The branches we clip when pruning vines aren’t fundamentally bad. They’re only counterproductive from the point of view of our aim to produce robust grape. If we scale back the natural growth of a vine at this time of year, we redirect the energy it would normally spend on excessive growth and channel it toward flower and fruit. This is the purpose behind pruning; this is the March Labor.

The same discipline must be applied to the micro-cosmos: if we hope to increase its production of consciousness, we must redirect its natural allocation of energy. “We can ‘remember ourselves’ only if we have in us the energy for ‘self-remembering,’” says George Gurdjieff. “Energy is spent chiefly on unnecessary and unpleasant emotions, on the expectation of unpleasant things, possible and impossible, on bad moods, on unnecessary haste, nervousness, irritability, imagination, daydreaming, and so on.” If we didn’t have an aim to remember ourselves — if we didn’t aim to produce robust wine — then we could freely indulge in negativity and daydreaming. The vines of our psychology could be permitted to twirl around in eccentric, whimsical, and even grotesque directions without consequence. But having formulated the aim to Be in a personal and meaningful way — as we did during the January Labor — we are now obliged to become more discriminate with the allocation of our resources.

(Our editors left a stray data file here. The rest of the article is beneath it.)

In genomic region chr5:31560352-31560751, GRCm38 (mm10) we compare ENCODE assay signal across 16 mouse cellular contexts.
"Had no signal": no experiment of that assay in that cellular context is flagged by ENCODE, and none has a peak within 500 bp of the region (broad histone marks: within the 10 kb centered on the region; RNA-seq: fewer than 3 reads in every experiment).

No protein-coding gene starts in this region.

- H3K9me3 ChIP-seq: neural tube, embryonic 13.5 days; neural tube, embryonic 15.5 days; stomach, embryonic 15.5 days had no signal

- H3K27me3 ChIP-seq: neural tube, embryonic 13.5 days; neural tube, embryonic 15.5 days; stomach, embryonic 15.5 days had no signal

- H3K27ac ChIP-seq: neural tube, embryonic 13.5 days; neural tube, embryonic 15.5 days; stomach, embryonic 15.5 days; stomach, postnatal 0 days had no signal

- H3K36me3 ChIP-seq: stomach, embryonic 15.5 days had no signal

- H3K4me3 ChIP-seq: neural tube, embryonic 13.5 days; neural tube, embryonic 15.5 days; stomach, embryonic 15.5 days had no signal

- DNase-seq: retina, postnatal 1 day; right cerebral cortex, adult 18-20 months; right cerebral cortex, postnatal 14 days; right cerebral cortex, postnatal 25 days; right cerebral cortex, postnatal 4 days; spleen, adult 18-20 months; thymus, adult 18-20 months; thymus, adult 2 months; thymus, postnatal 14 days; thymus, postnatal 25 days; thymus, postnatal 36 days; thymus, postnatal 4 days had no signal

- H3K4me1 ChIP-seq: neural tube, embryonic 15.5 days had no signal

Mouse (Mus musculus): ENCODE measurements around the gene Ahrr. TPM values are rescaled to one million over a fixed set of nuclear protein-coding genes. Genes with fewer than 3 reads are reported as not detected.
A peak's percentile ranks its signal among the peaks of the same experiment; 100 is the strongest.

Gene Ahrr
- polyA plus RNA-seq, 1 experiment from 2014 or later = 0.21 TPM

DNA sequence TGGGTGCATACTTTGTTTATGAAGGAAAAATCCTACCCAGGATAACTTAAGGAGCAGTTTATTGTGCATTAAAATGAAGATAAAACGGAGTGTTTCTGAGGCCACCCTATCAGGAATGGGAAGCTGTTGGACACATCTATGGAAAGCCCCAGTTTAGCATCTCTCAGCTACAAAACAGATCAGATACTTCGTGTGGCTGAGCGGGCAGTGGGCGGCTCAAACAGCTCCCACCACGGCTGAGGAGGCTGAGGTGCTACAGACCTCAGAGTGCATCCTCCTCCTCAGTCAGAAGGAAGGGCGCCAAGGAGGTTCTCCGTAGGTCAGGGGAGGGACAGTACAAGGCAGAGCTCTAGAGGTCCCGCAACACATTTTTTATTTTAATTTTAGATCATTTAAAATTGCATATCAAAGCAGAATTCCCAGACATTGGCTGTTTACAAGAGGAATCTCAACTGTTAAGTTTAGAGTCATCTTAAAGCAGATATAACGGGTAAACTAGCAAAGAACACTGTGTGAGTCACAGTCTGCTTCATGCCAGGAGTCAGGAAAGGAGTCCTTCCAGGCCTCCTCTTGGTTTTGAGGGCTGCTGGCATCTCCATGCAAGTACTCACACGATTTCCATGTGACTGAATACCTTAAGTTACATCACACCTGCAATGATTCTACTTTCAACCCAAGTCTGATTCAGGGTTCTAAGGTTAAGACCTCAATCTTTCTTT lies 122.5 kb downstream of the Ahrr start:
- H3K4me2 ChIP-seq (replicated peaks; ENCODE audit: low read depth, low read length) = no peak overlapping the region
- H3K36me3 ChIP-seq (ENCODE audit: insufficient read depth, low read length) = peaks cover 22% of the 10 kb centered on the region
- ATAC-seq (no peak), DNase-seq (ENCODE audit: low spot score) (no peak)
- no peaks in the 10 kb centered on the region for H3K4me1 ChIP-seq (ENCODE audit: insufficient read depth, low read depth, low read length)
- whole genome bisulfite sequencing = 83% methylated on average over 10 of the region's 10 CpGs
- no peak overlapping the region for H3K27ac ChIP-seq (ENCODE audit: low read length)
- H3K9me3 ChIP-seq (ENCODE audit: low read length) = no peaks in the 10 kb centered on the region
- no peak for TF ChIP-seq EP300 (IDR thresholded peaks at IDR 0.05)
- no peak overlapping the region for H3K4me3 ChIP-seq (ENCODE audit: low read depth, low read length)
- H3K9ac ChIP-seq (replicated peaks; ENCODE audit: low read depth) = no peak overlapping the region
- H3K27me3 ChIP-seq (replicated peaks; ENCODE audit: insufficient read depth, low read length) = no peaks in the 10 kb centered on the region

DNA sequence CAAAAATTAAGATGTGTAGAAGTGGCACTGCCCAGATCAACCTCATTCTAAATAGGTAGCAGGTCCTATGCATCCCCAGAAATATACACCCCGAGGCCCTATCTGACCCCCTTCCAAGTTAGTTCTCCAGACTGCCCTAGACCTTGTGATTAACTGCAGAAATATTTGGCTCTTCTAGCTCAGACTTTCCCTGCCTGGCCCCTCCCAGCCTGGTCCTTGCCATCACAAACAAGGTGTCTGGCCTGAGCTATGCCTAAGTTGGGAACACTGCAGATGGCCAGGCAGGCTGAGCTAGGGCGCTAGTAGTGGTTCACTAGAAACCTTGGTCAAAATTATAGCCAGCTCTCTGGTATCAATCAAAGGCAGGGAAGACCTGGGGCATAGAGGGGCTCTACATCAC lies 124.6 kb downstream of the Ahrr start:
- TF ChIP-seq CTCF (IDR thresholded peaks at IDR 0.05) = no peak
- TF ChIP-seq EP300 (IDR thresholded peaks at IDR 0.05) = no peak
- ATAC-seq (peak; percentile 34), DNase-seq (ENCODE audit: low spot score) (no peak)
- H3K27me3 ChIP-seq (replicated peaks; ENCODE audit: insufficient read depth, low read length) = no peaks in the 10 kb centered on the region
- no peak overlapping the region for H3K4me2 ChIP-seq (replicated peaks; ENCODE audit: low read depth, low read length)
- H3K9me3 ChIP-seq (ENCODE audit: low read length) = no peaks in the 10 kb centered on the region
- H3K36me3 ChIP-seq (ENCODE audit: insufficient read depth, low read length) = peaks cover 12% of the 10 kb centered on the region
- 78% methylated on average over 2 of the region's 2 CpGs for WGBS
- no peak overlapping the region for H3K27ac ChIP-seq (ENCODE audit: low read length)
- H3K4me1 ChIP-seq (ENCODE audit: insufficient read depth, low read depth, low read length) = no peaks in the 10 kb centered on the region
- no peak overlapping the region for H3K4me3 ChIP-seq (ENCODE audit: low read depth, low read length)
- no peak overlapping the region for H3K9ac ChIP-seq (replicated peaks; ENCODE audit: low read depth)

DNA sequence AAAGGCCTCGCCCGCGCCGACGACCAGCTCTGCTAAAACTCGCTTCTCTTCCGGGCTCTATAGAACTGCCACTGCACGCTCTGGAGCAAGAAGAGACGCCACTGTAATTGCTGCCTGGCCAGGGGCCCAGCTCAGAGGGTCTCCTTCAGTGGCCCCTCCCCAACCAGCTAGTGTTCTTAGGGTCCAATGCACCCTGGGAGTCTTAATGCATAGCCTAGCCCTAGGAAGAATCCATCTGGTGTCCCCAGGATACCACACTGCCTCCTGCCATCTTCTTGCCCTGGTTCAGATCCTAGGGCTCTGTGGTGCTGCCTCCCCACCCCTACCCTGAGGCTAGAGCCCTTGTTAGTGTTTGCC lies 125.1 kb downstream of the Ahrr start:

“Energy is wasted on the wrong work of centers,” continues Gurdjieff; “On unnecessary tension of the muscles out of all proportion to the work produced; on perpetual chatter which absorbs an enormous amount of energy; on the ‘interest’ continually taken in things happening around us or to other people and having in fact no interest whatever; on the constant waste of the force of ‘attention;’ and so on, and so on.”

Viewing our habits as energy leaks places them in a more impersonal light. I become irritable, not because I’m a bad person, but because I have too much unused energy. I harbor concerns, not because I’m an anxious person, but because I have too much unused energy. I indulge in daydreaming, not because I’m an impractical person, but because I have too much unused energy. To remember myself more — more frequently, for longer, and more deeply — these leaks will have to be plugged. And because I begin my day with replenished accumulators, they must especially be observed and plugged at the beginning of my day. If I conquer my morning, I’ll make a strong start and set a better standard for the rest of my day.

Let us, then, enter the March Labor by conquering the beginning of our day. Observe the first hour of your day. What are the leaks through which your refreshed accumulators are habitually depleted? What happens if you make a concentrated effort to plug them? Share your observations below.

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